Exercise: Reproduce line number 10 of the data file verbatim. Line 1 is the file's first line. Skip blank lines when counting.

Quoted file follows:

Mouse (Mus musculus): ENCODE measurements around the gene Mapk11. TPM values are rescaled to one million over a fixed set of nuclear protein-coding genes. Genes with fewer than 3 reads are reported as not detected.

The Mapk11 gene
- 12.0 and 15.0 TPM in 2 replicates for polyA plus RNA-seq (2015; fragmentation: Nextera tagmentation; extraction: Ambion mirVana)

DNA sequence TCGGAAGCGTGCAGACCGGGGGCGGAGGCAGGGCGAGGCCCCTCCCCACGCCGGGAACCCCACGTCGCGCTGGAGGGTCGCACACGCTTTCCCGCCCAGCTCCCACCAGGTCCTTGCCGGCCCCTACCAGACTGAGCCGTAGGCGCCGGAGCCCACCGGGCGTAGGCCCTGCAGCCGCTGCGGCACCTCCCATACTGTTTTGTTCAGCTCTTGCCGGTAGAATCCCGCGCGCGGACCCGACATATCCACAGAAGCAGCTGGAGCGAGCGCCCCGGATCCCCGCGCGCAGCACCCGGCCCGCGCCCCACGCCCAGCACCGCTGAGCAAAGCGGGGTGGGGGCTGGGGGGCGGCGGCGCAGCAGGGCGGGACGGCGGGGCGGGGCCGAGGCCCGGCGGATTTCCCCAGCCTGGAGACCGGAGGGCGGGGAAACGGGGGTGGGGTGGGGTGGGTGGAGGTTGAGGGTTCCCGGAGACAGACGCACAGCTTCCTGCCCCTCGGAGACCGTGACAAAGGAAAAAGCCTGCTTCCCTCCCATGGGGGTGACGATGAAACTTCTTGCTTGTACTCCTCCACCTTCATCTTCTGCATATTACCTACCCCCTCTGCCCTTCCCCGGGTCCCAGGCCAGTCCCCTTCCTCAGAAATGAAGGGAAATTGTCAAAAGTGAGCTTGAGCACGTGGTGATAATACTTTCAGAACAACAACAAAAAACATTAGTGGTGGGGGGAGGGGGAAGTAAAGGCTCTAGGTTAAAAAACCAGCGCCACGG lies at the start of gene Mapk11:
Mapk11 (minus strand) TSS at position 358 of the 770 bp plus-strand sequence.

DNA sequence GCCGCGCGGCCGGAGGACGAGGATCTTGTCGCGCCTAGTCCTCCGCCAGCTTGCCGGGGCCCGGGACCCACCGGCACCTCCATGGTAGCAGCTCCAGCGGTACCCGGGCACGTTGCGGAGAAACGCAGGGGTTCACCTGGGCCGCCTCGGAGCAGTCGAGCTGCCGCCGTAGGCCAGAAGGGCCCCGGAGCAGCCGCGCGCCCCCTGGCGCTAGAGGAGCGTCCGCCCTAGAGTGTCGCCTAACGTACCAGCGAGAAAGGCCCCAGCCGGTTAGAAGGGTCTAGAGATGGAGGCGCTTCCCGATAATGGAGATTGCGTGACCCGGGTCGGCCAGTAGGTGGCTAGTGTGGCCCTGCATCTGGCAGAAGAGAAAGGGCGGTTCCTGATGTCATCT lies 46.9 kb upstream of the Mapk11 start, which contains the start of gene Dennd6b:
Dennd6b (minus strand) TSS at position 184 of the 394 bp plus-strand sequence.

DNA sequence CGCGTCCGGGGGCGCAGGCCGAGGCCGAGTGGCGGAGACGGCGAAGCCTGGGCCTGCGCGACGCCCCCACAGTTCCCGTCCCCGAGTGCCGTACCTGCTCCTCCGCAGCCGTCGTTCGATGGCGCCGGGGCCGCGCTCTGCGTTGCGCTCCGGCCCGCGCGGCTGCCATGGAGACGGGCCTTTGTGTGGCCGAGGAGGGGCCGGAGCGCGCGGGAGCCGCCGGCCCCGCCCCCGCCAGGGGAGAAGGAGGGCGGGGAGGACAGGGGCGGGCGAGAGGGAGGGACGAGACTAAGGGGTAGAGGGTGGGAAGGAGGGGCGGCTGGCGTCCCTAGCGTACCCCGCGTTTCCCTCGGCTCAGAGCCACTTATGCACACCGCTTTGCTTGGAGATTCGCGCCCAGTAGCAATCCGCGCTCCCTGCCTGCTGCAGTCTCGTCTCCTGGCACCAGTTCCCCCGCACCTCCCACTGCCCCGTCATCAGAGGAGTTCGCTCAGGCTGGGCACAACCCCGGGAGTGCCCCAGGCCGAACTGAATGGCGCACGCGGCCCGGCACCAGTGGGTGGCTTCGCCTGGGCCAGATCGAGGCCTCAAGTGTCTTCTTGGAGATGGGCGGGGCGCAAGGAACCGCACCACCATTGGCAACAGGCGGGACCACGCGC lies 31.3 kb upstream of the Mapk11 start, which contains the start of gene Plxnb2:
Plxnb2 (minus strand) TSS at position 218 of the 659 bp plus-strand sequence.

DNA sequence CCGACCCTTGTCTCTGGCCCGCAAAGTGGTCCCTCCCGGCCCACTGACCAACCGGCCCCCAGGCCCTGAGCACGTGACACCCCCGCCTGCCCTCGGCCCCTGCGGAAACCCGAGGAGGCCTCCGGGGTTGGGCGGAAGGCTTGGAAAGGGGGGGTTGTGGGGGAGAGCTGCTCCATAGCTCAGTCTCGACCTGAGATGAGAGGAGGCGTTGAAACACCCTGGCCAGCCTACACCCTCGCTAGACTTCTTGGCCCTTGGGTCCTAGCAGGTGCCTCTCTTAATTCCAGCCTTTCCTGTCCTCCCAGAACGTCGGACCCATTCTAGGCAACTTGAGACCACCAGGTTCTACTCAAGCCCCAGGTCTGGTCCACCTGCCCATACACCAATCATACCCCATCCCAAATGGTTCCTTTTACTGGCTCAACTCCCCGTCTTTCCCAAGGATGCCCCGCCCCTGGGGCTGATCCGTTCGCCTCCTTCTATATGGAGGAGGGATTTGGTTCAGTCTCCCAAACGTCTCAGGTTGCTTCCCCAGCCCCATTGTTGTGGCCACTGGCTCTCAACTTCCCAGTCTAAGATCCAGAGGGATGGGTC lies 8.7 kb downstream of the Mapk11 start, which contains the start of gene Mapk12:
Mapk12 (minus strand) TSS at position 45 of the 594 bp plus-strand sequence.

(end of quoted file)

DNA sequence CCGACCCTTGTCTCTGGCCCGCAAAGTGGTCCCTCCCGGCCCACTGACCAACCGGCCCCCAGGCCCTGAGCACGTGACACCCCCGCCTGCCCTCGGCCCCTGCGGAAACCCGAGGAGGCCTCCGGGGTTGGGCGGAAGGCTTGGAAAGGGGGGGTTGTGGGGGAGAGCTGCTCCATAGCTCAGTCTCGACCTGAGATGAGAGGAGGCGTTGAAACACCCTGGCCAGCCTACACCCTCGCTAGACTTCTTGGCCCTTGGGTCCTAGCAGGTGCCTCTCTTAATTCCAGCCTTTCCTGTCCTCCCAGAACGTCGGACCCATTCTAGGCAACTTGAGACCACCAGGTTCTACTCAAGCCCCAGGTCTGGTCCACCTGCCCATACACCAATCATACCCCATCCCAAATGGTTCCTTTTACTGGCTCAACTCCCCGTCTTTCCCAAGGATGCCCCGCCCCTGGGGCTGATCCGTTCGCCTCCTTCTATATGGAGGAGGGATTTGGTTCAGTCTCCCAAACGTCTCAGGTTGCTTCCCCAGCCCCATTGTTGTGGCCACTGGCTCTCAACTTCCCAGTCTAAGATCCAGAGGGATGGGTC lies 8.7 kb downstream of the Mapk11 start, which contains the start of gene Mapk12: